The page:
Rifts in the family
Ireen’s childhood is similar to her mother’s.
“We did not enjoy our childhood,” says Happiness. “We would wake up in the morning, go get water, and go to school. Then we would go straight to get water. We didn’t have time to play. It was tough for us as children. We were always tired.” When they were about Ireen’s age, their uniforms finally became too ragged to repair, and they dropped out.
The two girls began working in other people’s fields all day, getting paid in maize — about 10 pounds for four days’ work. Their daily grind was interrupted by a visit from Samuel, the man who would become Ireen’s father.
Samuel’s proposal was no scene from a romance novel. “He said, ‘Is there a woman I could marry in your family?’” recalls Happiness, who was 15 at the time. “They (her mother and Samuel’s family) made arrangements, and then we got married.”
Happiness hoped that Samuel would take care of her, but instead he became jealous. “When I went to get water, he would think I was out meeting other men,” she says. “He would be mad and beat me up.” Just as water played a role in Happiness’ dropping out of school, now it was threatening her marriage. “It was really an issue, not just for our marriage but for everything,” she says. “Women have to spend so much time getting water that we can’t focus on other things, like our families.”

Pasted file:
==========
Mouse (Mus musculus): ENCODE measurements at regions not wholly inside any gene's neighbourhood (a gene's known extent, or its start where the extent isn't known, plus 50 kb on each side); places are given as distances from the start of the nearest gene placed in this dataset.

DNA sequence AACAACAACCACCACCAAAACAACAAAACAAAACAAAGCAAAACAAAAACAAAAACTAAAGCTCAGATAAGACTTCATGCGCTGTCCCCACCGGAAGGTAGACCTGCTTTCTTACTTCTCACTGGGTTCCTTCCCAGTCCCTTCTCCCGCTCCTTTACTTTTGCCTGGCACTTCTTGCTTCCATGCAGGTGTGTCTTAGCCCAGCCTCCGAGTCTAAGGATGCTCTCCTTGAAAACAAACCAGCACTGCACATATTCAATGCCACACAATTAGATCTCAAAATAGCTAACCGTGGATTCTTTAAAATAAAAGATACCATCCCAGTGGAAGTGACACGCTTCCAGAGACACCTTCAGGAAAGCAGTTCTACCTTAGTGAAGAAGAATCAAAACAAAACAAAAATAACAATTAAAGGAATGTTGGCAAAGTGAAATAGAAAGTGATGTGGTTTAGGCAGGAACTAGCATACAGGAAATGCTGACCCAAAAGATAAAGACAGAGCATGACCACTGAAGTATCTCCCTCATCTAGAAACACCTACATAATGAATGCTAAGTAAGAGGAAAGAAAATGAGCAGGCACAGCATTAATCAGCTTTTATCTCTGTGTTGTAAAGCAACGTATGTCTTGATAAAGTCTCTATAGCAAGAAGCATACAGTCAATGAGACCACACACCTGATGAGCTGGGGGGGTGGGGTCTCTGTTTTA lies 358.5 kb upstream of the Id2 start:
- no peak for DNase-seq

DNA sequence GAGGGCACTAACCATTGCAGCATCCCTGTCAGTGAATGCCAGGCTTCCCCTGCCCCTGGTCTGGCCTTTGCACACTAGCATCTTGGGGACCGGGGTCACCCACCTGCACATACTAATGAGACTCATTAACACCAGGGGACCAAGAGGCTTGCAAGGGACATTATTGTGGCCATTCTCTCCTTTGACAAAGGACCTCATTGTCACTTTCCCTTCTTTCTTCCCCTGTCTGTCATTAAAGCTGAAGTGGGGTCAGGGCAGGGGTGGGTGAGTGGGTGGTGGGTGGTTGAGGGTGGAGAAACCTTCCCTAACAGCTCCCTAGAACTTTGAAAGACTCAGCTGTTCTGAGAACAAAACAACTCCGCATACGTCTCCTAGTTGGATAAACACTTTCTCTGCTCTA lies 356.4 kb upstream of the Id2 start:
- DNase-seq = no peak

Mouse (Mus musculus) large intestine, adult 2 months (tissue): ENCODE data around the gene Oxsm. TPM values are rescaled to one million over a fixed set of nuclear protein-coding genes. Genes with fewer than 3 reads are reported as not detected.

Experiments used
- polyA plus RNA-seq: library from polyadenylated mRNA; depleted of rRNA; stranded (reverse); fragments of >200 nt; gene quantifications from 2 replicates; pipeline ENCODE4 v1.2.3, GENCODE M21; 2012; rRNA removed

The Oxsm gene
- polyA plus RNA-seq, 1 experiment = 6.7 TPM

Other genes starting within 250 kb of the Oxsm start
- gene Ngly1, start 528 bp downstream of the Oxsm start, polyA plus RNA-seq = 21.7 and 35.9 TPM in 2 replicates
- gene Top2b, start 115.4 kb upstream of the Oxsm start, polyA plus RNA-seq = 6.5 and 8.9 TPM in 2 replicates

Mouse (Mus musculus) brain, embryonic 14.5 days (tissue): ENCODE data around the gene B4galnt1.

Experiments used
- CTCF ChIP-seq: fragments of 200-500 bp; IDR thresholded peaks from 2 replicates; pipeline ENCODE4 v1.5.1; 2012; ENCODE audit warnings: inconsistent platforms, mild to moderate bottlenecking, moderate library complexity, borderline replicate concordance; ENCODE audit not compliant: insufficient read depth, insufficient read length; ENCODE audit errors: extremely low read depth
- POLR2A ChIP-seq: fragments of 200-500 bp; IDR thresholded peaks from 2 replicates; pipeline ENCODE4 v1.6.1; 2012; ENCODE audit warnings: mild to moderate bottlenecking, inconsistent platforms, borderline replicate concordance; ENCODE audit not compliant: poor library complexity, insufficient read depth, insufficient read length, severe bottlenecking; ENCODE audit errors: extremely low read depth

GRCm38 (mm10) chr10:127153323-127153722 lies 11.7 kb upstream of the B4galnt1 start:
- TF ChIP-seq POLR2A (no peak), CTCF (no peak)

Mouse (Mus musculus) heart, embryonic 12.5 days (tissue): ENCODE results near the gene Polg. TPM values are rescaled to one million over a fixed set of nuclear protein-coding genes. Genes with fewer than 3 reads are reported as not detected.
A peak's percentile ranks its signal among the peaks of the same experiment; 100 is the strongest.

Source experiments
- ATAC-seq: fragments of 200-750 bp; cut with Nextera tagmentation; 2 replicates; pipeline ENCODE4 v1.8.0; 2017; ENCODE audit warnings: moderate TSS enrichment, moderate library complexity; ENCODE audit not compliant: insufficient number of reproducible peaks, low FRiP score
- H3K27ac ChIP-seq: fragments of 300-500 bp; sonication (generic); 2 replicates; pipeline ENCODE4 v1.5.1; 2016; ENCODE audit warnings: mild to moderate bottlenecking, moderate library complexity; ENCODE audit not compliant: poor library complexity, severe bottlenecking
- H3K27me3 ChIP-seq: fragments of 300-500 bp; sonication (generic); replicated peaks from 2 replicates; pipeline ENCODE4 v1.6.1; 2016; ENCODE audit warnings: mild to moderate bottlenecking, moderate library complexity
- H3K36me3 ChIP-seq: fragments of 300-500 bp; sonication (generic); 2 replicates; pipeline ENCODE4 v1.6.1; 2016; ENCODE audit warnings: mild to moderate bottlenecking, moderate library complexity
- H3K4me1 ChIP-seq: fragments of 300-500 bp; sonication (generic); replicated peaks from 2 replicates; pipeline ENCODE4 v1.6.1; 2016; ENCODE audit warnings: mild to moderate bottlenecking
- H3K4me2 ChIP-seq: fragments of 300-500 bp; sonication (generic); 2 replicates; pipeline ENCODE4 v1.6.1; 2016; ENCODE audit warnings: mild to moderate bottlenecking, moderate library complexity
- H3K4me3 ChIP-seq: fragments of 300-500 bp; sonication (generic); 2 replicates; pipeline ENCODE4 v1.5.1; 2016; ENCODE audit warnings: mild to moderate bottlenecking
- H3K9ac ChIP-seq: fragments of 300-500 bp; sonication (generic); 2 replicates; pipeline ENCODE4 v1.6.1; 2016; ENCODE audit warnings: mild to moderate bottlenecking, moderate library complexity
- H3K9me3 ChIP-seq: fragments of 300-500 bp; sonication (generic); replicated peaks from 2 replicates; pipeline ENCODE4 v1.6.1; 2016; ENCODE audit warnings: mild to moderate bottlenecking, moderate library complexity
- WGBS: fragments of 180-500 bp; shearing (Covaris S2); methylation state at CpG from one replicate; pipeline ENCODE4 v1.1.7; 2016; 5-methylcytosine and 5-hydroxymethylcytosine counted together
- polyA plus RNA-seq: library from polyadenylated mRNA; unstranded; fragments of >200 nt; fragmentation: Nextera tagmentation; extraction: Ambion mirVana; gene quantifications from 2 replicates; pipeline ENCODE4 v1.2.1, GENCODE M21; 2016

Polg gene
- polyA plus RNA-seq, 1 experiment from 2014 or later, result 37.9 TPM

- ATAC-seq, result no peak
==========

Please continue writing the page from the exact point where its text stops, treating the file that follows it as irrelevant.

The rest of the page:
Rifts in the community
In Malawi and around the world, the lack of sufficient water leads to fights at water sources, according to a U.S. Agency for International Development brief.
The thought of Ireen becoming involved in a physical altercation frightens Happiness. “I fear that she will have to fight her way for the water,” she says. It’s not an idle fear; she’s seen it happen to others.
“Sometimes you’ve waited, and people just cut in line,” she says. That’s when the punching begins. In a neighbouring community where water is similarly limited, the chief instituted a one-bucket rule. “Filling too many buckets delays everything,” says M’mangepo Baifoti, 47, who goes to church with Happiness. But one day, a woman brought three buckets to fill. She wanted to wash clothes so her family was fresh and clean for church.
“It was bad,” says Phillipo Mankhanibo, 41, the chief of that village. “There was fighting and there was blood. They broke each other’s buckets. They had to go to the hospital.”
The chief settles a lot of disputes over water. “The area is so big that there’s a lot of water-related conflict — most of it, in fact.” And if there were clean water? He sighs. “My life would be much easier.”